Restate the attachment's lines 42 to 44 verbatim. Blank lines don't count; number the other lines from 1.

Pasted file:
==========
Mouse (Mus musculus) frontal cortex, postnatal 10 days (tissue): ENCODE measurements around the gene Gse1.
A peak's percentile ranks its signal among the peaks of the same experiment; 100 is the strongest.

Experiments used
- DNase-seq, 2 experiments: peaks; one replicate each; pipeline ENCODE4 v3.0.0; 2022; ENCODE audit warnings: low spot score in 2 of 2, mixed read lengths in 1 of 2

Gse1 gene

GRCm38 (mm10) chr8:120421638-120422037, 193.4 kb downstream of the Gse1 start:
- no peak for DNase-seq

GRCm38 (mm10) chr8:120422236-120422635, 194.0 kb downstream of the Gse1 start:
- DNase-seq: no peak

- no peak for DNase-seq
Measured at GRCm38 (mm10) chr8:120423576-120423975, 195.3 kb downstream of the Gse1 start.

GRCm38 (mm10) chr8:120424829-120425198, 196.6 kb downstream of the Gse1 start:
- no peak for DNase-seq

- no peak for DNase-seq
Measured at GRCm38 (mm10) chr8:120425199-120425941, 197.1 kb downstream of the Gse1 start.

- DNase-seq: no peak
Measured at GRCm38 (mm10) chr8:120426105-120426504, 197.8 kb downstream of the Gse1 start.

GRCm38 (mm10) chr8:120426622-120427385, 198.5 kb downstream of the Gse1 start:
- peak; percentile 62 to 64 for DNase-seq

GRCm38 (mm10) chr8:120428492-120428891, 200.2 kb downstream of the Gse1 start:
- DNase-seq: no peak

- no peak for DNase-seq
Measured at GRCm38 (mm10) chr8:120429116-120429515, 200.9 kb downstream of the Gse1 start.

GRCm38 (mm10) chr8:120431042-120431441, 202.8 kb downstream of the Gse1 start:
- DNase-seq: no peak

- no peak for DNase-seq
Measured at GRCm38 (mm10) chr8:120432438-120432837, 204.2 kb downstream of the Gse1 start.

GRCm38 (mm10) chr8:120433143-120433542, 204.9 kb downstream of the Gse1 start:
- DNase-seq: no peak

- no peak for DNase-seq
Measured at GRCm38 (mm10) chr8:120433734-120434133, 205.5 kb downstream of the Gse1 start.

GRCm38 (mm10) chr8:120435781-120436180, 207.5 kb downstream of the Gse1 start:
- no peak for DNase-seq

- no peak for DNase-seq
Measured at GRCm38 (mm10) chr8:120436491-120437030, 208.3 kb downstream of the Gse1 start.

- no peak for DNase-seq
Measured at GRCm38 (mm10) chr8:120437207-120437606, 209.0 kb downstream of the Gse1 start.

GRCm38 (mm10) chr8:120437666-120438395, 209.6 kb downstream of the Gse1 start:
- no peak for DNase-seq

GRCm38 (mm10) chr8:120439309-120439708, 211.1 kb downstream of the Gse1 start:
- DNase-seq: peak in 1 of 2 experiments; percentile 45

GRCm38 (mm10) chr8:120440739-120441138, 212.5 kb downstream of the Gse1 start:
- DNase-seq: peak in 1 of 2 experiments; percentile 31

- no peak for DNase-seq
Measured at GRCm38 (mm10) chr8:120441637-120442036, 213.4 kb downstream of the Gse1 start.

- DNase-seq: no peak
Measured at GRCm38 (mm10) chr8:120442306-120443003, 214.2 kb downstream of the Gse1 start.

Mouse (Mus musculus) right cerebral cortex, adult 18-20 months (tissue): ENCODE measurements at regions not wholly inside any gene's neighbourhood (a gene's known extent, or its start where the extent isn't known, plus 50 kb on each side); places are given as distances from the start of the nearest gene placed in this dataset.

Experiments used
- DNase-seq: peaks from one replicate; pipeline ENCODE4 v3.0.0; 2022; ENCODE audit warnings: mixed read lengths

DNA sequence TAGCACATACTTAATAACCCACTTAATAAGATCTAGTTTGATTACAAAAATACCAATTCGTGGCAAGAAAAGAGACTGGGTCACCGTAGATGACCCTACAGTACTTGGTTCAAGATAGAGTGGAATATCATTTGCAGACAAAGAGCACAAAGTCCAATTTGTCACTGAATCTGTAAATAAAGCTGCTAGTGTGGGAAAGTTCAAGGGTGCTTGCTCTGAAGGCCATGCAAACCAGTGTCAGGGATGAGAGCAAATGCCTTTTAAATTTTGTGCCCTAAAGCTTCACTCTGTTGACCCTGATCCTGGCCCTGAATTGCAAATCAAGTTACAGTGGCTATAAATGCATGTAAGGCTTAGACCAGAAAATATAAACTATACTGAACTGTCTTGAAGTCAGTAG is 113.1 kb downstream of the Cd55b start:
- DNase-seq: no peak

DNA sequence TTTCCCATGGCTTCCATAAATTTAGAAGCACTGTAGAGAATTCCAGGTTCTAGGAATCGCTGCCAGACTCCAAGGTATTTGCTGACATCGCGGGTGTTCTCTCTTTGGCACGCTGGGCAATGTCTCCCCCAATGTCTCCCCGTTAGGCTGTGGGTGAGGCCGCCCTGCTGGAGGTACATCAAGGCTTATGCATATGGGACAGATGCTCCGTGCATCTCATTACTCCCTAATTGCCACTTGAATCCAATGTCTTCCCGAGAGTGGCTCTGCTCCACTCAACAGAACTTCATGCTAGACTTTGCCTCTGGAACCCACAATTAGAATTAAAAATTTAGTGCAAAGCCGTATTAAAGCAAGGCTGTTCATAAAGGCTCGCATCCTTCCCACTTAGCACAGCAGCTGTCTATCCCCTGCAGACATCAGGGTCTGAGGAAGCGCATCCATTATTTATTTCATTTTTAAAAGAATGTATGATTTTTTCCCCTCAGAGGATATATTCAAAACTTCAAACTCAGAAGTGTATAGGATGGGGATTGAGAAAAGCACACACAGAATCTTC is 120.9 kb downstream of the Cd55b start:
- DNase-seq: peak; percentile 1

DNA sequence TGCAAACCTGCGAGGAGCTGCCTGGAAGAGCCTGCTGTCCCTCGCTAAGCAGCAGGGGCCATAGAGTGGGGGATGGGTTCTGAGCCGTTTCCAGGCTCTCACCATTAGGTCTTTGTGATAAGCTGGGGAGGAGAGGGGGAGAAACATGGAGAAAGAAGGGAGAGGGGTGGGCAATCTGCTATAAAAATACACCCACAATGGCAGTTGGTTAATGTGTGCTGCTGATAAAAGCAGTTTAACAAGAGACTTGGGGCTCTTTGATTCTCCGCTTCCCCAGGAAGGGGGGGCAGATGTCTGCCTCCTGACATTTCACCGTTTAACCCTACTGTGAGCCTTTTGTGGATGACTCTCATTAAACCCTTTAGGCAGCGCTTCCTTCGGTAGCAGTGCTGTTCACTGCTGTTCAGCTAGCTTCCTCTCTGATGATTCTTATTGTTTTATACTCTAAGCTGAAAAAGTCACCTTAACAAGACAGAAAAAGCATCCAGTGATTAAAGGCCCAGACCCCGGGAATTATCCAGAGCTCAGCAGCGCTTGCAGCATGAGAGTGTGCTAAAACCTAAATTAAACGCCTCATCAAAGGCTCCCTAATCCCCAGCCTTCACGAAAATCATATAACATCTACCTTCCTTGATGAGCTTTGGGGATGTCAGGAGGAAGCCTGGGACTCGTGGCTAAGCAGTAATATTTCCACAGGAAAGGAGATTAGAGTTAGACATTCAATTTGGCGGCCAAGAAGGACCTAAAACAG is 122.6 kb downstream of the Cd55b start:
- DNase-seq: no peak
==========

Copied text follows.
GRCm38 (mm10) chr8:120440739-120441138, 212.5 kb downstream of the Gse1 start:
- DNase-seq: peak in 1 of 2 experiments; percentile 31

- no peak for DNase-seq